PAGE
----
Progressive Populists like Warren claim to abhor the tax-funded bailouts, but they don’t object to the inflationary actions of the Fed, nor do they call for a halt to the symbiotic relationship between Wall Street and K Street. Yes, they might complain about the relationship, but at no time has Warren or any of her ilk ever called for a severing of the ties between Washington and Wall Street.

What Warren actually is saying is this: We want the state to have an even greater role in directing investments and determining the outcomes, and when the outcomes invariably fail — as we can expect central planning to do — then we demand ever more of the same. The results may be economically disastrous, but they provide marvelous political theater.

Warren never will endorse free markets on Wall Street — and neither will Wall Street, which I believe to be instructive. Nothing would provide better discipline for the markets than free markets, but Warren is not interested in market discipline; she is interested in the markets being forced to provide outcomes that violate economic laws, and then demanding even more government coercion when disasters inevitably occur.

2. We believe in science, and that means that we have a responsibility to protect this Earth.

Warren obviously is referring to the fact that not all scientists believe we are in the middle of catastrophic global warming — and that makes her mad. In fact, it makes Warren so angry that she wants the state to intimidate scientists that don’t go along with Washington’s pre-determined “scientific” outcomes.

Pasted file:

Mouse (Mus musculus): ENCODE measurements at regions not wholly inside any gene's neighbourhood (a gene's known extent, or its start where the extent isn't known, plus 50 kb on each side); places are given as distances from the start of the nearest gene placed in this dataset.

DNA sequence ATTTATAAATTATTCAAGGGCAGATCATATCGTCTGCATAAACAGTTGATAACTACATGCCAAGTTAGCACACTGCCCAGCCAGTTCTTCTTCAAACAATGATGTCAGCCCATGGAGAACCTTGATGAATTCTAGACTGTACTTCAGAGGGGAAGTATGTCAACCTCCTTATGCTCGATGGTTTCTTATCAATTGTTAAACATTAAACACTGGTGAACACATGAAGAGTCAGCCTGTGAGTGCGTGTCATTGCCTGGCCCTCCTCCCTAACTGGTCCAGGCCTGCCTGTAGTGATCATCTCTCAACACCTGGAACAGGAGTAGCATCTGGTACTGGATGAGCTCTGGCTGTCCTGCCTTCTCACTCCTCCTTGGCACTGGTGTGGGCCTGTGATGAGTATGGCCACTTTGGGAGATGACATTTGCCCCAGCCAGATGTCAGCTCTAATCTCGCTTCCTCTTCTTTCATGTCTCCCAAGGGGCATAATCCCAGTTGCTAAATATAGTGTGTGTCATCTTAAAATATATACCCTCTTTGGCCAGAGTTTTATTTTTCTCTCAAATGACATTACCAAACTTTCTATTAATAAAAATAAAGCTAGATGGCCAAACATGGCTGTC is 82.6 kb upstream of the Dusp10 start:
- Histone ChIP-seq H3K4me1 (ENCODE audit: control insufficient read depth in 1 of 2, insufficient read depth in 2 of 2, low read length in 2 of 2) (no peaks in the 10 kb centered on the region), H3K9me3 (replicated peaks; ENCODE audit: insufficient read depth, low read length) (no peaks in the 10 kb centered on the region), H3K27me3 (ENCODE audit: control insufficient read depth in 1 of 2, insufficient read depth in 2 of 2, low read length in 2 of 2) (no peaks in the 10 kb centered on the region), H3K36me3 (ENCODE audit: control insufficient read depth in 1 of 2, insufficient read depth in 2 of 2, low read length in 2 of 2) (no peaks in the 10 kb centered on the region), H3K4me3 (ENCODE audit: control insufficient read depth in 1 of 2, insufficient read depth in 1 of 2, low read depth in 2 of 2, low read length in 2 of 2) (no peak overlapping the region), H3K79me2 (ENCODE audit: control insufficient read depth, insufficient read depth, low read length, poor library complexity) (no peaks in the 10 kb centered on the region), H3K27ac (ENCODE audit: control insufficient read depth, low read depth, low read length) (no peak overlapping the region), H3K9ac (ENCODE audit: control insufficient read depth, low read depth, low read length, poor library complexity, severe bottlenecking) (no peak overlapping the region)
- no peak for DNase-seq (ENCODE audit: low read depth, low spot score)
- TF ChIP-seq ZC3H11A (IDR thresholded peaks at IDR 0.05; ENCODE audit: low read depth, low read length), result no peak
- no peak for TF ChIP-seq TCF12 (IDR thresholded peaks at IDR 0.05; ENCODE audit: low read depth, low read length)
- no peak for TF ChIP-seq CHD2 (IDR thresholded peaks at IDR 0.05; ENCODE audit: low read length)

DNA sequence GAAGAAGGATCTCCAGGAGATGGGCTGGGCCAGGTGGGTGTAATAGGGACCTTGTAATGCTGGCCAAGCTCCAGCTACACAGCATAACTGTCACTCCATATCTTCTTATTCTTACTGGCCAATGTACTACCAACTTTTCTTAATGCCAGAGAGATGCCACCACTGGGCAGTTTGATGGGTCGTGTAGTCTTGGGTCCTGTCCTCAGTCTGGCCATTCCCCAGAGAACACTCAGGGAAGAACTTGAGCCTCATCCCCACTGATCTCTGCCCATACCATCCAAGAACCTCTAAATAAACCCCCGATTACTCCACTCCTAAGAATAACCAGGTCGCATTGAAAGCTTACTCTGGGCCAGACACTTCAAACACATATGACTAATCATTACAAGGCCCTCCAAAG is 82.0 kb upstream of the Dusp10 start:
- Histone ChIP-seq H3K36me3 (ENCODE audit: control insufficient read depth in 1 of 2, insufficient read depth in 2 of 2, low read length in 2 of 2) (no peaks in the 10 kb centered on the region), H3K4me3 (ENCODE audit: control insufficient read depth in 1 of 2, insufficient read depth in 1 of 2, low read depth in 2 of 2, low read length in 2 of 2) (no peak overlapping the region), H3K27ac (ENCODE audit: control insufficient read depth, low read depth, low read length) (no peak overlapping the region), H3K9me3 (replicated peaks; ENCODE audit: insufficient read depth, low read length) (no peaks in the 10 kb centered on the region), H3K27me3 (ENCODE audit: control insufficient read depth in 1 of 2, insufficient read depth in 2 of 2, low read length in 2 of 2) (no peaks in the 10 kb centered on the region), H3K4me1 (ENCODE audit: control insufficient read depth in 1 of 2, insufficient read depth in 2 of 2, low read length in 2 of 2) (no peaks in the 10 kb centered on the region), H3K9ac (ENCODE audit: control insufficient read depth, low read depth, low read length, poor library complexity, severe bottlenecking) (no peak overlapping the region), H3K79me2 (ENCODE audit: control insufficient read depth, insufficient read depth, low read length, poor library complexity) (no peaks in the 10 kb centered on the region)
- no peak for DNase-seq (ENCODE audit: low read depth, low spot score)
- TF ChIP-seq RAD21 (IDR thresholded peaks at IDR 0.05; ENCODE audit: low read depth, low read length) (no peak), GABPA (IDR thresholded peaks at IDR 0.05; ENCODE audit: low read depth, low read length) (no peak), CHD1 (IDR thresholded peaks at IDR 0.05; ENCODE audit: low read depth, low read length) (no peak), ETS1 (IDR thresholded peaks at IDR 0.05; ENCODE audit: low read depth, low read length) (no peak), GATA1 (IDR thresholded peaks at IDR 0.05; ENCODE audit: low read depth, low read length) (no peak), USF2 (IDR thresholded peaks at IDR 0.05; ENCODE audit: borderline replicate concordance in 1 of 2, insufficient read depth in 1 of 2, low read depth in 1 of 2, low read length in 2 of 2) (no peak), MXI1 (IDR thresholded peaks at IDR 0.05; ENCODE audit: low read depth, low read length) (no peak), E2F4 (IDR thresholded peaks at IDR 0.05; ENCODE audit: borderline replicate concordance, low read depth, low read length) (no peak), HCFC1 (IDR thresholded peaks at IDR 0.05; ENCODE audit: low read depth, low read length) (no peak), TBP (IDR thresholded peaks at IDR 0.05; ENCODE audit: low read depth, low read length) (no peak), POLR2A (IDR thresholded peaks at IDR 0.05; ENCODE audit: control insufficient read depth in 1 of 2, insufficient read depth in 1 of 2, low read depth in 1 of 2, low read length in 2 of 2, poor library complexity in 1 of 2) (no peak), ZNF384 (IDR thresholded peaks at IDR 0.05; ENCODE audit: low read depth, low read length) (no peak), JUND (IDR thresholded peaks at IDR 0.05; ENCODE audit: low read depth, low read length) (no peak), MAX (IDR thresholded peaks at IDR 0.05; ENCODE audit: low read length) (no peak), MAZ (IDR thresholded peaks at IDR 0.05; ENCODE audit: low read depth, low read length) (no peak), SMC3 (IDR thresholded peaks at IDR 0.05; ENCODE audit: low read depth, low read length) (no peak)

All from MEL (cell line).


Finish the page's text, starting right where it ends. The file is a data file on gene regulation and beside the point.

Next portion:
One does not “believe in” or “not believe in” science. Science is not — or should not be — a deity. Science is about using certain consistent methods to ascertain and test various theories about the natural world. It also is about determining probabilities for certain, repeatable events and it should never be hijacked by politicians for their own uses.

If Warren truly did “believe” in science, then she would have no objection to scientists like Roy Spencer and Judith Curry explaining in public forums — without harassment — why they believe the current fears that Warren promotes about “climate change” are overblown. You see, in real science, the “discussion” never is over. Skepticism is the very heart of the scientific method, something that the “discussion-is-over” people like Warren refuse to hear.

What Warren means is that governments should fund scientific research, and that the research should reflect what politicians like Warren want it to reflect. America’s current obesity crisis, for example, is linked directly to government bullying of scientists almost forty years ago, forcing them to accept the government’s “new” nutrition standards, including the government’s “war on fat,” which has been disastrous.

3. We believe that the Internet shouldn’t be rigged to benefit big corporations, and that means real net neutrality.